Defence Diving School

Summary

Defence Diving School
DDS
Defence Diving School is located in Hampshire
Defence Diving School
Location within Hampshire
General information
TypeMilitary diving establishment
AddressHampshire PO6 4TT
Coordinates50°50′10″N 1°05′56″W / 50.836°N 1.099°W / 50.836; -1.099
Elevation15 m (49 ft)
Current tenantsRoyal Navy
Construction startedSeptember 1994
CompletedNovember 1995
Inaugurated1996
OwnerRoyal Navy

The Defence Diving School is a diver training centre in Hampshire, run by the Royal Navy.

History

Background

There were four Navy diving schools, with two in Devon. The two diving courses were eleven weeks, then nine weeks.[1] Around half of the commercial divers in the North Sea were former British military divers.

In the 1950s, much diving was done from HMS Reclaim. Lt George Wookey set the current world record for deep diving at 600ft off Norway on 12 October 1956.

Construction

Construction began in September 1994. It would train around 2000 divers a year.[2]

It opened in September 1995, being previously at HMS Vernon as the Naval Diving School which joined with the RE Diving Establishment.

It was officially opened in early 1996, with the Sir Charles Pasley pool, by the Second Sea Lord.[3]

At first, training for the RE and the Navy was separate. Three years in the Navy was required to apply to be a diver, but this policy was dropped in the late 1990s.[4]

Female divers

It had its first female mine clearance diver on 19 November 2010, 28 year old Lieutenant Catherine Ker. The Royal Navy had changed its admissions policy for women, after the INM had found that women were at no more risk from decompression sickness (the bends) than men.[5]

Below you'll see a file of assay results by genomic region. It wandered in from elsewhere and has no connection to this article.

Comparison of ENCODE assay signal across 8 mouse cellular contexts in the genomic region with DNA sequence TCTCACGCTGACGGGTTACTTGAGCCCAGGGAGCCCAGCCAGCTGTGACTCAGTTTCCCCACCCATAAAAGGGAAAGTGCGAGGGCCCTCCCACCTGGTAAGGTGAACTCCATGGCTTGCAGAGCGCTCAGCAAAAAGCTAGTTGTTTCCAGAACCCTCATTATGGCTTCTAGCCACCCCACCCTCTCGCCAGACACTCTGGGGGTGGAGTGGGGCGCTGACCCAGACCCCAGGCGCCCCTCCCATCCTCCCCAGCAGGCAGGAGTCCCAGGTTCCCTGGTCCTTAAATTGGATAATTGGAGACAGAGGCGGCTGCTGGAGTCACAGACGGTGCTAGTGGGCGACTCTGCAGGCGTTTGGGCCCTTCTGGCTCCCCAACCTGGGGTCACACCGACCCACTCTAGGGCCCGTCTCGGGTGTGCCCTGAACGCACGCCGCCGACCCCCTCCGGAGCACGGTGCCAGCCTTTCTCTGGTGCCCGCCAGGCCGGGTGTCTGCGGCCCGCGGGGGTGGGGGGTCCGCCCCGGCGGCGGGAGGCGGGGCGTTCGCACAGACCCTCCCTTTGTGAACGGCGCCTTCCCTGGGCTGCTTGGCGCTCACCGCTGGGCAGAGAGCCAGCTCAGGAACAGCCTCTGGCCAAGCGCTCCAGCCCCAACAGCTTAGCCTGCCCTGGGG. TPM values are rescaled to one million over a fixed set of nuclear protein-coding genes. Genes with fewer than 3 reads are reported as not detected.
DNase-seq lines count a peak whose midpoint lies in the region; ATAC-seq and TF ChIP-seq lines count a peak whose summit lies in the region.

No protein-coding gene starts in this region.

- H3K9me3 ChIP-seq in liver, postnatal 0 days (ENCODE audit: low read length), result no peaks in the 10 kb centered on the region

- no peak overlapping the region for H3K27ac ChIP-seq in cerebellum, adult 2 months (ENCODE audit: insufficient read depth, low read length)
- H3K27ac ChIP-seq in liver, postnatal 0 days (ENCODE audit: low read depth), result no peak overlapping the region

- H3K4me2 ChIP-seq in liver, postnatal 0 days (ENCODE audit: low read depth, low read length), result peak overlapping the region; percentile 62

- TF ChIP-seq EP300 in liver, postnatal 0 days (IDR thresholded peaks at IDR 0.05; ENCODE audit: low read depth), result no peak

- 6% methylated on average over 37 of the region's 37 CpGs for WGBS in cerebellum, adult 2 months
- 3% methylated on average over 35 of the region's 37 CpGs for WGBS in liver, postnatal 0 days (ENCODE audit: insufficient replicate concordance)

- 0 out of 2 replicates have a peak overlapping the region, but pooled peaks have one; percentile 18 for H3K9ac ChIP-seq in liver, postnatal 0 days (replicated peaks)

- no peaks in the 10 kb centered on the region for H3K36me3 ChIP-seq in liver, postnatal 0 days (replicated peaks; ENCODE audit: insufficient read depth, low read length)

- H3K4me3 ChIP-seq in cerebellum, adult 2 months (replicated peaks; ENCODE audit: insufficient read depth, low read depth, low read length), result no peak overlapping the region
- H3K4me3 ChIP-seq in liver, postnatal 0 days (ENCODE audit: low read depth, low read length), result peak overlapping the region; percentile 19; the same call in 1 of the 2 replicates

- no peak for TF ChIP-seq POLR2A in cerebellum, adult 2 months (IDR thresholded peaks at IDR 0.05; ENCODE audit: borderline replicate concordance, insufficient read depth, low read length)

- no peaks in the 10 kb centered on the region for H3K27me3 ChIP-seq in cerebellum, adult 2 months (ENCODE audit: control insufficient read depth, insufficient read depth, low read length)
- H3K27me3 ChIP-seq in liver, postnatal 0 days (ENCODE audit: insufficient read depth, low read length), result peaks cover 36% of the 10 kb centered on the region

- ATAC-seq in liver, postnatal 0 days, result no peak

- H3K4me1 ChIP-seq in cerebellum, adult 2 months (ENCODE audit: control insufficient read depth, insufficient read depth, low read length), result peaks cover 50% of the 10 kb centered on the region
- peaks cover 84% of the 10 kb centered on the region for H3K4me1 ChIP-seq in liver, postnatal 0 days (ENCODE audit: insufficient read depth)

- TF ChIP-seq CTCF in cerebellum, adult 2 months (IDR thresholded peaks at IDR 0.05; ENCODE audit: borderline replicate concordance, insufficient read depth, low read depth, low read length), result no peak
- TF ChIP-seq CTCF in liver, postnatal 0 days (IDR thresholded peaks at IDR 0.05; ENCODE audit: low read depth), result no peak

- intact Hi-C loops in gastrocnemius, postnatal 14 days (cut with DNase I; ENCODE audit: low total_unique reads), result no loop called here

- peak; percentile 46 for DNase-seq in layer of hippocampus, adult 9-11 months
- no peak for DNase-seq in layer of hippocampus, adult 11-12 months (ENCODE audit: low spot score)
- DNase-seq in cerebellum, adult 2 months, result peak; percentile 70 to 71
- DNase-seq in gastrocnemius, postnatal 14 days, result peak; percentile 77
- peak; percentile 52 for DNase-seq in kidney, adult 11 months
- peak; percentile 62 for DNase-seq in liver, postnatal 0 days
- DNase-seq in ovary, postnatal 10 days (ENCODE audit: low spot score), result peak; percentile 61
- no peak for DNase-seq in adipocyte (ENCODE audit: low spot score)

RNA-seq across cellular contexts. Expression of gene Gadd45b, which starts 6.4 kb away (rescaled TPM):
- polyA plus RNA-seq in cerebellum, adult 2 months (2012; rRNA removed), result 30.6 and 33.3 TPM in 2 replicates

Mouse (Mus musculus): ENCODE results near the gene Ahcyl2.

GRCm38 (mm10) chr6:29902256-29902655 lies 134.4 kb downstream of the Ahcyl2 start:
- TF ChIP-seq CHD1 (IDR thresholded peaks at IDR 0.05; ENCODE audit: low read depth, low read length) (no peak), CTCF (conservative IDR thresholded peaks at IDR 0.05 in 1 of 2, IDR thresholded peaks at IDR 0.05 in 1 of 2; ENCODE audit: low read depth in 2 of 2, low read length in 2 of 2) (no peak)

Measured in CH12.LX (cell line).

Incidents

  • 27 year old Lt Paul McAulay, from Clackmannanshire, died on Thursday 28 November 2002, after he choked on his own vomit after diving less than two hours after eating, which is not Royal Navy practice. His family were awarded £750,000 in June 2005.[6]
  • 28 year old Lt David Christie died on 14 March 2002 [7]

Function

It trains frogmen (almost all are male, due to the demanding physical proficiency required) for the Royal Navy, and a few for the RE.

Structure

It is situated close to the M27.

See also

References

  1. ^ Times Friday 21 August 1959, page 11
  2. ^ Navy News September 1994, page 7
  3. ^ Navy News March 1996, page 9
  4. ^ Navy News March 1999, page 20
  5. ^ Decompression sickness policy
  6. ^ Navy News January 2003, page 15
  7. ^ Navy News April 2002, page 49

External links

  • Royal Navy